Small World: Confronting a gloomy future

Henry Precht

By Henry Precht

BN Columnist

At this writing, no one can say with certainty who will be elected president. But we can say — or ought to be able to predict — that the man elected will face an impossible challenge in dealing with our beleaguered economy.

We know through our experience and common sense that the America that easily churned out jobs is never coming back. When my wife and I came to Bridgton, I remember a shoe factory and a textile plant. Nobody thinks they are coming back. Much earlier, the town was the site of numerous mills and was surrounded by farms. The world marches on; we call it progress.

“Progress” has normally meant something new added to the mix of opportunities. In the 19th century, there was steam power giving us new factories and railroads. The availability of abundant new land and resources followed. Then in the next century came new technologies: automobiles, home appliances, radio — we made them and sold them to the world.

When the economy faltered in the Great Depression, the heavy outlays of cash in World War II produced a post-war boom in housing and many other sectors. Still, the ups and downs and up-again continued. Most recently, we have had the Internet/communications revolution that created expansion — and great bubbles, including unhappily the uncontrolled, wild ride in finance.

Now, this three-paragraph history of America at work and out of work has reached a terrible dilemma: Our wild ride, our eagerness to make war and our domestic needs have created a mountain of debt. That means if we expand government stimulus we will add to the mountain. If we cut expenditures and increase taxes we may lower the height, but we can expect a slowing economy.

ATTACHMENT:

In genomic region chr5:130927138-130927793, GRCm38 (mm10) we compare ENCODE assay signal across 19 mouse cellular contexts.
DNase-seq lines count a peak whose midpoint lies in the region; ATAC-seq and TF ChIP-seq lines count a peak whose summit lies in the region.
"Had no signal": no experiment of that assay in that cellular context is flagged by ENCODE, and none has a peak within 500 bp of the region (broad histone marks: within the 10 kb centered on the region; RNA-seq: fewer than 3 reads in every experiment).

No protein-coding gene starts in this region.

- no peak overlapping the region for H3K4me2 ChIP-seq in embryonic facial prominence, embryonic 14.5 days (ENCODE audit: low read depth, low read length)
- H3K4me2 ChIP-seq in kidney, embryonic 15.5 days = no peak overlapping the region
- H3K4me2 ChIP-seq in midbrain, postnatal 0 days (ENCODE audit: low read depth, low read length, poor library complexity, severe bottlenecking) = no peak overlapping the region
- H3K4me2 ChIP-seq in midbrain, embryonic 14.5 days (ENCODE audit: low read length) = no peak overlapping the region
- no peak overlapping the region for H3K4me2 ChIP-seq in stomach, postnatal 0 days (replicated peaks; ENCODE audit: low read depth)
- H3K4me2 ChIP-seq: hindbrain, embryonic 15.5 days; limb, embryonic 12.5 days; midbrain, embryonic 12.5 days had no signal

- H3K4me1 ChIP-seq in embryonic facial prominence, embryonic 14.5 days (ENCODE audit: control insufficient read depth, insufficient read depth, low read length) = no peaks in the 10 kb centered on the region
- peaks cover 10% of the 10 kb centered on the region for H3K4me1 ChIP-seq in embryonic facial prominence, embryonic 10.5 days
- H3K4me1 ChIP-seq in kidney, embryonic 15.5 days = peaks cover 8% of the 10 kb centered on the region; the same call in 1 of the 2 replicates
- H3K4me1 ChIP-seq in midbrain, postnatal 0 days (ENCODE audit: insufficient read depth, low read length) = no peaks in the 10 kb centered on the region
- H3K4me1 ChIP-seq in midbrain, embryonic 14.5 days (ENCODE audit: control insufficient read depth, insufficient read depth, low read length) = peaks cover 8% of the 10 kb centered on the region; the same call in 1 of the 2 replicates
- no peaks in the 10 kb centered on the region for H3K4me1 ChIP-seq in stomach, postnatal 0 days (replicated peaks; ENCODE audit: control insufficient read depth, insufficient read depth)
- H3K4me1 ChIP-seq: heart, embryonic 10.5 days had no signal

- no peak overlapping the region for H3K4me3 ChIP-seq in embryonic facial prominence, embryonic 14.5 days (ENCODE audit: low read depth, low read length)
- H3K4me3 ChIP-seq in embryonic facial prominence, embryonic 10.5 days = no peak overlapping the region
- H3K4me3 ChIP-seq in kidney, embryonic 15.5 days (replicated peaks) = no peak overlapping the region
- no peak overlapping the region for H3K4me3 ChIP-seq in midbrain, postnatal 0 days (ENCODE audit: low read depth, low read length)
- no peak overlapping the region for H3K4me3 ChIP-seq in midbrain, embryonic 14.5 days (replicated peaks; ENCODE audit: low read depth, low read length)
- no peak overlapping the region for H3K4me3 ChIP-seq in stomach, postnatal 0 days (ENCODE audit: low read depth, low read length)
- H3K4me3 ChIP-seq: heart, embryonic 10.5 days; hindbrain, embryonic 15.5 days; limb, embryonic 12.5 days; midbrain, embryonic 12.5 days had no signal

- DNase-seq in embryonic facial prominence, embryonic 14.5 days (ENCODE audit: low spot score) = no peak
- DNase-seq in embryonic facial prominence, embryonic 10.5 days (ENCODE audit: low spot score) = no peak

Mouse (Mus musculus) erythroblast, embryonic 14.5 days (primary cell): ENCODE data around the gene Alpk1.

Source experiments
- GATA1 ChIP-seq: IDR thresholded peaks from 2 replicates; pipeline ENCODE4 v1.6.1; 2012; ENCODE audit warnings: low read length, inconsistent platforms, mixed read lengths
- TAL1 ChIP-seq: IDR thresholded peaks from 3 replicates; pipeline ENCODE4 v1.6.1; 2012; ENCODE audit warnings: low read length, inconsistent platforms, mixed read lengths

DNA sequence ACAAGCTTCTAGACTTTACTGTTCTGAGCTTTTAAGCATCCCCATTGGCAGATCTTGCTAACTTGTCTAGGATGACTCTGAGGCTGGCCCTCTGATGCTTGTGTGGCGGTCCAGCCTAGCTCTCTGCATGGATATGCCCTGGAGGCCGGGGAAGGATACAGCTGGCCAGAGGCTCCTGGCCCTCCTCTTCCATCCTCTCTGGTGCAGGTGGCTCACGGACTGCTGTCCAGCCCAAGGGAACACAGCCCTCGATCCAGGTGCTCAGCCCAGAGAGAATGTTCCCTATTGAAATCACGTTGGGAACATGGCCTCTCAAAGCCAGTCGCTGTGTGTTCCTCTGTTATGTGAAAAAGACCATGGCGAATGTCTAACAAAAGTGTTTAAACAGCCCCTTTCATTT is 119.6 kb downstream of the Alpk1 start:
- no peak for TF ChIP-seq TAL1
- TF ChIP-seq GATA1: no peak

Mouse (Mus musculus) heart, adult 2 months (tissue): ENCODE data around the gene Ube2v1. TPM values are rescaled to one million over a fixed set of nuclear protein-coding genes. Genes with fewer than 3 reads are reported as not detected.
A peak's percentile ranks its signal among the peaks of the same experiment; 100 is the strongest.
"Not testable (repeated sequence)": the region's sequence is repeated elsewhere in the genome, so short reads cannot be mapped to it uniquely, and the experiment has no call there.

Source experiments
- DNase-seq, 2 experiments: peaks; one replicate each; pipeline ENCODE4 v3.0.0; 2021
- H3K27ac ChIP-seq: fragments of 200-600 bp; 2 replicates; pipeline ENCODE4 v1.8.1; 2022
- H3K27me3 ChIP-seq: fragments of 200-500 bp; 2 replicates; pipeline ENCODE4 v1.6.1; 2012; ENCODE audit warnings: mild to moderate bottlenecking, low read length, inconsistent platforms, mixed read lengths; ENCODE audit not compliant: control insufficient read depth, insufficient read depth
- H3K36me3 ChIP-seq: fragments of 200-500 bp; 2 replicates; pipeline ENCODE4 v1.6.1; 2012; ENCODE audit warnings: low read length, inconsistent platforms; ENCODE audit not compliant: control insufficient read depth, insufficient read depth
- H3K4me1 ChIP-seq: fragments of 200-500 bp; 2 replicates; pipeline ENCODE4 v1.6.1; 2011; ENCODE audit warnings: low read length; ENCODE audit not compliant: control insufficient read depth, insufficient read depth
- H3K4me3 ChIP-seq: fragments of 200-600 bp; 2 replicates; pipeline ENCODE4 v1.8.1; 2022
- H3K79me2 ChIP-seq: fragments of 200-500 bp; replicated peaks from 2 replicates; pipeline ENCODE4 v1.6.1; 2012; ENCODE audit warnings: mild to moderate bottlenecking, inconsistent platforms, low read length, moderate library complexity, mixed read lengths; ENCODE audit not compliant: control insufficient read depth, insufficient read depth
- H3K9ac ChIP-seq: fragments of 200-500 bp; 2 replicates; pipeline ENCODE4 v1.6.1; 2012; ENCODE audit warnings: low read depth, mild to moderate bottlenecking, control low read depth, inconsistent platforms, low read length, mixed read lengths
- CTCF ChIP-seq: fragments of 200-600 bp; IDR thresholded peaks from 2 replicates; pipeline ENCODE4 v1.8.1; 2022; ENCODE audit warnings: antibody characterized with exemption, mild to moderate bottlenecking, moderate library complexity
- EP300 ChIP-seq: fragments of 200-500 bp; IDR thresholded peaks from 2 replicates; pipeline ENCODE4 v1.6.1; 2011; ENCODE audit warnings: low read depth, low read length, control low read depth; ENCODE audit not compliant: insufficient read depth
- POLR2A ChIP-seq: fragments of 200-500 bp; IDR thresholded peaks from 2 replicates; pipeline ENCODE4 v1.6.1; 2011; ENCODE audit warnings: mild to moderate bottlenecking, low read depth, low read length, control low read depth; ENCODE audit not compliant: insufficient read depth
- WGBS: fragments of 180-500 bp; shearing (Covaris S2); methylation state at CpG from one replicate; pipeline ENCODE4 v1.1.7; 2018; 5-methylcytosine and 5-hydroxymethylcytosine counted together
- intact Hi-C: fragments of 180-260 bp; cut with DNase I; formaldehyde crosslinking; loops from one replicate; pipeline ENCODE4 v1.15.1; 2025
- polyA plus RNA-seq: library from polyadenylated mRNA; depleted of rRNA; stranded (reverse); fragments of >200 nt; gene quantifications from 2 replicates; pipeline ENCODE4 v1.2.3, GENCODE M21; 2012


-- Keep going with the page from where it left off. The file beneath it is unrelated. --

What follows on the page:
To complicate the picture of the coming years, baby boomers will be lining up for the benefits of Medicare and Social Security they have been promised. They will leave a work force that is less well educated by a decaying national school system. Will we welcome immigrants to pick up the slack?

Which reminds us that we are not alone on this planet. China, Germany, India and Brazil will be sure to compete with us as we attempt a recovery. Meanwhile, the instability of Europe’s indebted economies will be a drag on their banking partners in this country. To top it all, the risk of war in the Middle East threatens our energy supplies and recovery.

Returning to the homeland, I have not painted in all of our potential woes. When the election results are published, we can be pretty sure that the divisions in our politics will remain or will be even sharper than during the past four years. If there is a continuing split between the Executive and Legislature, there will be continuing conflict. Austerity measures in the worst afflicted European nations are marked increasingly by the public taking to the streets. Will we see stone-throwing students and the unemployed marching down our streets — if not our own Main Street?

I apologize for this depressing catalogues of troubles ahead.  Over a lifetime of pessimism and doubt, I should have learned that something or someone often comes to turn on the light at the end of the tunnel. But, it will take leaders of exceptional intelligence, skill and good will to manage that feat. Please bear that in mind in this most important of elections

Henry Precht is a summer Bridgtonian and retired Foreign Service Officer.

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